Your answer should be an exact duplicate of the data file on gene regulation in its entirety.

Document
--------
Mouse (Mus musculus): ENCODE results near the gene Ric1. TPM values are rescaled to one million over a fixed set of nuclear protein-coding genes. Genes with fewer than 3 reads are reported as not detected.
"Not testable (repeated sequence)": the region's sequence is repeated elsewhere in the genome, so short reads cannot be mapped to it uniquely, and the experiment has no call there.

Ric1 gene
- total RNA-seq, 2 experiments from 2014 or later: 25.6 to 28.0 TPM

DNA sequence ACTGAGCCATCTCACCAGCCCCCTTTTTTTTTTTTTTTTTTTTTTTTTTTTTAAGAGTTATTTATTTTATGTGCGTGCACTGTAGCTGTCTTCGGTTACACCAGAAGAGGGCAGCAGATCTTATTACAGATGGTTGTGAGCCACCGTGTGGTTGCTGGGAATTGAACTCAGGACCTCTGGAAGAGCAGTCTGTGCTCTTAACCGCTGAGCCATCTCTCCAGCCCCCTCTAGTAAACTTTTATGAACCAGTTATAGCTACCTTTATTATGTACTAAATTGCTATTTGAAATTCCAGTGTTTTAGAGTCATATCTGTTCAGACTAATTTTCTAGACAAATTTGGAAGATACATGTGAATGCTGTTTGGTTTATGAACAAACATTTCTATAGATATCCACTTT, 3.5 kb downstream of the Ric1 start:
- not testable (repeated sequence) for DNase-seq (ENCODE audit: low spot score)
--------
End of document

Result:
Mouse (Mus musculus): ENCODE results near the gene Ric1. TPM values are rescaled to one million over a fixed set of nuclear protein-coding genes. Genes with fewer than 3 reads are reported as not detected.
"Not testable (repeated sequence)": the region's sequence is repeated elsewhere in the genome, so short reads cannot be mapped to it uniquely, and the experiment has no call there.

Ric1 gene
- total RNA-seq, 2 experiments from 2014 or later: 25.6 to 28.0 TPM

DNA sequence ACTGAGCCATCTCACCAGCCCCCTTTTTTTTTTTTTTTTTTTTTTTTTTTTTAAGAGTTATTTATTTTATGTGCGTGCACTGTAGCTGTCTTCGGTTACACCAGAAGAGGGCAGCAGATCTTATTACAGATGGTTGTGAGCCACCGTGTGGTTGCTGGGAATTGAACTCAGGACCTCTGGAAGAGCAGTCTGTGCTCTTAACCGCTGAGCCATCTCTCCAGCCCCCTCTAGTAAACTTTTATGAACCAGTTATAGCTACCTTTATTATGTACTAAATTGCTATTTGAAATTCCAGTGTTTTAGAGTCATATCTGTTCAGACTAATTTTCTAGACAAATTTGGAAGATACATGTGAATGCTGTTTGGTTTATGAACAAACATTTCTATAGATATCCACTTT, 3.5 kb downstream of the Ric1 start:
- not testable (repeated sequence) for DNase-seq (ENCODE audit: low spot score)